Fun day at museum is a lab-our of love for young scientists

May Stephenson, six, enjoys her hands-on experience with a giant set of gnashers at the event Picture: Paul Jacobs (160219-4)
May Stephenson, six, enjoys her hands-on experience with a giant set of gnashers at the event Picture: Paul Jacobs (160219-4)
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JUNIOR scientists put on lab coats, sifted through fossils and painstakingly reconstructed pots.

Dozens of families went to Search museum in Gosport on Saturday to mark British Science Week.

Organisers were delighted as children aged from two to 13 had a go at taking part in archaeology, geology, palaeontology, biology and zoology.

Physiotherapist Alex Stephenson, 37, from William Close, Stubbington, was there with her son Ollie, four, and daughter May, six.

Science runs in the family and they were keen to explore the activities – and examine the bones.

‘I had fun with the bones,’ said youngster Ollie.

Alex added: ‘It’s really important to get them interested at a young age in a fun way to touch things.

‘You can’t at some museums but this is really interactive. It’s local and otherwise we’d have to travel to London.’

British Science Weeks started on Saturday and runs until March 20.

Bosses at the museum wanted to run a day to attract youngsters.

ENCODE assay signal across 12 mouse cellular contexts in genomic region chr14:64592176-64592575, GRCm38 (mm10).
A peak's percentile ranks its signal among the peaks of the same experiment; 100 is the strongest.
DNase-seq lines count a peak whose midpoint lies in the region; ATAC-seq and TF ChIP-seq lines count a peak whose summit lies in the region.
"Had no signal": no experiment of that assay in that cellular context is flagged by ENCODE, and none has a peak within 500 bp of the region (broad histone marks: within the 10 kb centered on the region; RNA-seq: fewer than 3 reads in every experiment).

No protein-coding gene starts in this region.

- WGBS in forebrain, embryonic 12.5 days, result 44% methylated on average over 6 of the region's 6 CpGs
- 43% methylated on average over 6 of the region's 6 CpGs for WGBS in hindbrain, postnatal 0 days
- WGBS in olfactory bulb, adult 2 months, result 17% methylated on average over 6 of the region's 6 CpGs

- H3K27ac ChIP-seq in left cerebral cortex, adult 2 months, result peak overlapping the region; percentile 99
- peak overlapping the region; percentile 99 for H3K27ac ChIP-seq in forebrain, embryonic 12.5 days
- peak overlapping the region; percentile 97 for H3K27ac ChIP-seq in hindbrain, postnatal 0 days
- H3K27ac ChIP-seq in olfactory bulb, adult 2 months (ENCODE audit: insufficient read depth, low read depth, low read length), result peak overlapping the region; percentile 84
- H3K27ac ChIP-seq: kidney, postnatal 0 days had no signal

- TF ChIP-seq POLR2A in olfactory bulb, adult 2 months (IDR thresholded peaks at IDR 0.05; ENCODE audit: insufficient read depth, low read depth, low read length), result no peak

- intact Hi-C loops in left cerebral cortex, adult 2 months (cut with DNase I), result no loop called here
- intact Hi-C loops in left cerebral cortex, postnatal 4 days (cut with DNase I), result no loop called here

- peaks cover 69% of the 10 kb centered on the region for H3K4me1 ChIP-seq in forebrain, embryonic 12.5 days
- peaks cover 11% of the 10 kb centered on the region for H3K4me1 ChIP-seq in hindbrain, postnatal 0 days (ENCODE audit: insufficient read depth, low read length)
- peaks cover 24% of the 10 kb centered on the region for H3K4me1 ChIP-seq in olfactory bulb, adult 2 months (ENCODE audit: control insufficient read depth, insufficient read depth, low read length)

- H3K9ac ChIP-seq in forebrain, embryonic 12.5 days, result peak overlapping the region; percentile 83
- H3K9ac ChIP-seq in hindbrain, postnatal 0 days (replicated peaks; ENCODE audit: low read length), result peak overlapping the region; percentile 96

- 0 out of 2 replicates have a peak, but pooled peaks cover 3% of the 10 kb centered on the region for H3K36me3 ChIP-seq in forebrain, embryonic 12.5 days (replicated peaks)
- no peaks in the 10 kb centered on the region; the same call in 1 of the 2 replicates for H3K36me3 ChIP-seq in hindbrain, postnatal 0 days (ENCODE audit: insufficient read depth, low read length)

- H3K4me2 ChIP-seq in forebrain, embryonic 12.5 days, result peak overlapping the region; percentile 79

Wendy Redman, education officer at Search, said: ‘We’ve had quite a few budding scientists – we’ve had little ones from two right up to 13 years old.

‘There’s so much to do and by touching and handling the objects I hope it brings science to life for them.

‘We’re an open-access museum, they can come in, get their lab coats on and magnifiers out.

‘It’s to inspire children to be interested in science.

‘Lots of the kids like the dinosaurs but there’s more to it than that.’

Plenty of activities kept the children interested across the two floors at Search, in Clarence Road, as more than 100 people joined in the fun.

Maximus Collin, five, was at the museum with his dad Joe, 30, mum Ruth, 39, and sister Betsy, two.

The family were putting together paper skeletons, learning about the different bones of the body. Joe said: ‘It’s really good, really different.’

And Susan Yarney, 58, from Rowner, was with her grandchildren Cai Richardson, nine, and Troy Richardson, four.

They were sketching what they could see from an archaeological dig.

Cai said: ‘You’ve got to use the sketch to draw and label what you’ve seen.’